General Labor Laws on Breaks and Lunches
The United States Department of Labor administers labor law rules and regulations that each state must follow. The labor department promotes safe working conditions for U.S. employees and helps employers by providing a standard set of guidelines they must follow through the Fair Labor Standards Act (FLSA).
Additionally, states may supplement these federal regulations with its own set of labor regulations, providing employees with additional work benefits and privileges. At a minimum, each state must require its employers to provide any FLSA benefits to its employees.
Arizona does not supplement the FLSA guidelines which do not require employers to provide its employees with mandatory breaks or lunch breaks. As of 2009, only 19 states required its employers to provide workers with mandatory workday meal breaks. Generally, these jurisdictions require a 30-minute lunch period per work day if the workday exceeds eight hours.
In comparison, mandatory lunch breaks are not as commonly required by state law. Only a handful of states provide intermittent workday breaks, usually not in excess of 10-minutes. As of 2009, only eight states required employers to allow its employees to exercise a 10-minute break for every four hours worked.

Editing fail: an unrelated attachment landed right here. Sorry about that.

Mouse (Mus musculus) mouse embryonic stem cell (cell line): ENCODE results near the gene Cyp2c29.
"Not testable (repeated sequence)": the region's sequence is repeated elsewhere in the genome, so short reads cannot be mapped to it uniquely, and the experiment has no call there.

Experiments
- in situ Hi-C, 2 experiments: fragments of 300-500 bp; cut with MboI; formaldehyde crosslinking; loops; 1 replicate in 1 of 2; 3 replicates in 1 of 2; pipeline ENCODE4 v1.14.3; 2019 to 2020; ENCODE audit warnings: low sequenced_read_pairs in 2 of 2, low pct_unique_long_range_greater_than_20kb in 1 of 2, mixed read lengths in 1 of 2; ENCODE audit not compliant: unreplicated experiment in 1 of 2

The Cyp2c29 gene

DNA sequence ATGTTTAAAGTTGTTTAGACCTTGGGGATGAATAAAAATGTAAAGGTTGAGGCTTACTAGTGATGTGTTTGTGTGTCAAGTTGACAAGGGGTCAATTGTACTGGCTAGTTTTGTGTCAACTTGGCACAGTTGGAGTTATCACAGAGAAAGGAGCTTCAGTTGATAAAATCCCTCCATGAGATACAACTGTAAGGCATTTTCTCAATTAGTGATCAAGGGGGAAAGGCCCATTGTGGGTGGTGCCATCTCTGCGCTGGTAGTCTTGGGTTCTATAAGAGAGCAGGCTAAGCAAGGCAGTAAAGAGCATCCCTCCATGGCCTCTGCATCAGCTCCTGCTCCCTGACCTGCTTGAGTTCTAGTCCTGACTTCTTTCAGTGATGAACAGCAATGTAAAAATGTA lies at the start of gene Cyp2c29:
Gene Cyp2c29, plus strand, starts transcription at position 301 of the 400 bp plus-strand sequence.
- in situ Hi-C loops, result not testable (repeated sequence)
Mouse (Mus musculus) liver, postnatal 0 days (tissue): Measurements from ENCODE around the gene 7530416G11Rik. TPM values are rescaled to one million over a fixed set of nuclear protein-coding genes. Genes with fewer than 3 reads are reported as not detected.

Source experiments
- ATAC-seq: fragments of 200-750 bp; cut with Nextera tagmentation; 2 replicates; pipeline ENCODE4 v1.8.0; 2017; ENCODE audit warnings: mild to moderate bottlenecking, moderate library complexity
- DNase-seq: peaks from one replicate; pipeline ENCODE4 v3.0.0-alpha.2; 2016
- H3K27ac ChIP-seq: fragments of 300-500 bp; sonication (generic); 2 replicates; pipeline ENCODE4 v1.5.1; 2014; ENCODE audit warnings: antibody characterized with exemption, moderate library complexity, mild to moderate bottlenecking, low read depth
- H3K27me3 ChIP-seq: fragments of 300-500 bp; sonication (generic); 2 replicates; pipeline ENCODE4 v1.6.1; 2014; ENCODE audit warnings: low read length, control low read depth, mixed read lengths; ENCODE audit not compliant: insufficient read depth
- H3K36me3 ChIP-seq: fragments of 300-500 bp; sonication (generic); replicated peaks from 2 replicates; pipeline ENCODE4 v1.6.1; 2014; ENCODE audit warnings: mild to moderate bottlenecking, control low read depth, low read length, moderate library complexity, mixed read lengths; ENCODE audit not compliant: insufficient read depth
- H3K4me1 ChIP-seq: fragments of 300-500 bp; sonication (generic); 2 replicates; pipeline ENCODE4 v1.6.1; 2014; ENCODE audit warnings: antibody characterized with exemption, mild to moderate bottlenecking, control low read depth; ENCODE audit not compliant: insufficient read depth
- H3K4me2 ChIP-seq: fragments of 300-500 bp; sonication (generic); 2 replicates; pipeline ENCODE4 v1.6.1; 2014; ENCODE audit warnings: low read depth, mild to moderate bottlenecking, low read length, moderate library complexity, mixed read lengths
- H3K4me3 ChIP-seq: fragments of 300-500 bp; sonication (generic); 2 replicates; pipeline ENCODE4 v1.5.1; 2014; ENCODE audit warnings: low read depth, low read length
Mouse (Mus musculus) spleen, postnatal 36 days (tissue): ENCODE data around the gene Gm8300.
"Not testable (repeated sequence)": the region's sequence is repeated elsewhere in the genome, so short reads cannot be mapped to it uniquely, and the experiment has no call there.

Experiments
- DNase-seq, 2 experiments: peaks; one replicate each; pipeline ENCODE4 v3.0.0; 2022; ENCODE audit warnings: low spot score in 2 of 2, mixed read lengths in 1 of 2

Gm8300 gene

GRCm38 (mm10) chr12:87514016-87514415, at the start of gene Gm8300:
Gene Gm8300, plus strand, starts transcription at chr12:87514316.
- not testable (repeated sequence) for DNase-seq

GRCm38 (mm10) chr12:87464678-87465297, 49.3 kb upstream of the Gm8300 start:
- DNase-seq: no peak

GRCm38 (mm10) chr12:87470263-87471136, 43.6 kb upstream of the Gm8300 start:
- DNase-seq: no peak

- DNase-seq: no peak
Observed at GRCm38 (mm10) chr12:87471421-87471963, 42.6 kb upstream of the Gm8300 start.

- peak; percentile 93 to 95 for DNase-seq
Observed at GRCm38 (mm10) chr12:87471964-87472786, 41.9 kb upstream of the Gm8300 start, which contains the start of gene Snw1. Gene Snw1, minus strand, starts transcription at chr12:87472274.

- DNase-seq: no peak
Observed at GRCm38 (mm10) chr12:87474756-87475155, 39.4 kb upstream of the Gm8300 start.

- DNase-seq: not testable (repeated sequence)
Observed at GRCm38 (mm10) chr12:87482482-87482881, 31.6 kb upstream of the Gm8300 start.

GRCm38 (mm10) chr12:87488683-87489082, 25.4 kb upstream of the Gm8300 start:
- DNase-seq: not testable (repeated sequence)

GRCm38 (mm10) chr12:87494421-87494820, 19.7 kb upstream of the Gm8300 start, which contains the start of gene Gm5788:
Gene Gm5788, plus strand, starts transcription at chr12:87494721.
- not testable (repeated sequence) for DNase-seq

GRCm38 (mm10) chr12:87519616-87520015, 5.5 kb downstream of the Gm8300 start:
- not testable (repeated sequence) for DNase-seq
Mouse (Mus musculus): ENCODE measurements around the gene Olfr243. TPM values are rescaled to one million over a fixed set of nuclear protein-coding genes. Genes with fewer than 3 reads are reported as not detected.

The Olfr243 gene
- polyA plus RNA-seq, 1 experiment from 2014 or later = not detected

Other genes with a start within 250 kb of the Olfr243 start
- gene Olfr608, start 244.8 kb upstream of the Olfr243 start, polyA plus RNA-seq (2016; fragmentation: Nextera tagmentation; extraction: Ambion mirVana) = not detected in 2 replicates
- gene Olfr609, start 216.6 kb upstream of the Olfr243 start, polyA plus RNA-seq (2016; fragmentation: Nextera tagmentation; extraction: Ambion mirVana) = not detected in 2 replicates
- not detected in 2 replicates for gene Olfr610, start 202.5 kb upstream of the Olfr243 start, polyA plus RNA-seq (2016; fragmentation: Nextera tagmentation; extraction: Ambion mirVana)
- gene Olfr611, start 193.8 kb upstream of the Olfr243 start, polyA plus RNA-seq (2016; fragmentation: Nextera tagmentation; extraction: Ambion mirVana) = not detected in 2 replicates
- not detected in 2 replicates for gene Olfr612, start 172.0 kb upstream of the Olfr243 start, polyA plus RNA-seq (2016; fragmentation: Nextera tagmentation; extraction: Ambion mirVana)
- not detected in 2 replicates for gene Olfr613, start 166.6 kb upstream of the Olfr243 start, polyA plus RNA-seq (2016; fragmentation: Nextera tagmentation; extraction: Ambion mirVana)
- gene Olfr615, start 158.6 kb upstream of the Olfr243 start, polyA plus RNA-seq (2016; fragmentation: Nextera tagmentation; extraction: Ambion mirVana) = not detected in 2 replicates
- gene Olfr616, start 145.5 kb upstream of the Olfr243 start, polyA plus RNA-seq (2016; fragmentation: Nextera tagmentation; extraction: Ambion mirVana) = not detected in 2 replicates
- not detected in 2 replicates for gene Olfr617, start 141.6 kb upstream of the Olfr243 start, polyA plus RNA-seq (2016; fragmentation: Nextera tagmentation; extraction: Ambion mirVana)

Arizona State Law
Arizona does not require its employers to provide its employees with a mandatory break, but employers may voluntarily provide its employees with break periods and lunch periods. When employers allow its employees to exercise break benefits, the FLSA requires these breaks to be compensated, as allowed by federal law.
Specific lunch or meal periods, on the other hand, do not count toward overtime compensation. The FLSA provides a distinction between rest periods of up to 20-minutes and lunch breaks, typically exceeding 30-minutes. The rest periods must be compensated and counted toward the total number of hours worked, but the lunch periods do not have to be paid.
Arizona Company Policies
Some Arizona employers provide employees with breaks if they work more than a six-hour workday. These employer may outline these break procedures in company handbooks. However, Arizona employers who have extended the break benefit, seem to allow only "exempt" employees the respite-break period. Under federal law, employers may need to provide a concrete definition of "exempt" versus "non-exempt" employees to ensure there is no violation of the FLSA.
- lunch wagon construction image by Greg Pickens from Fotolia.com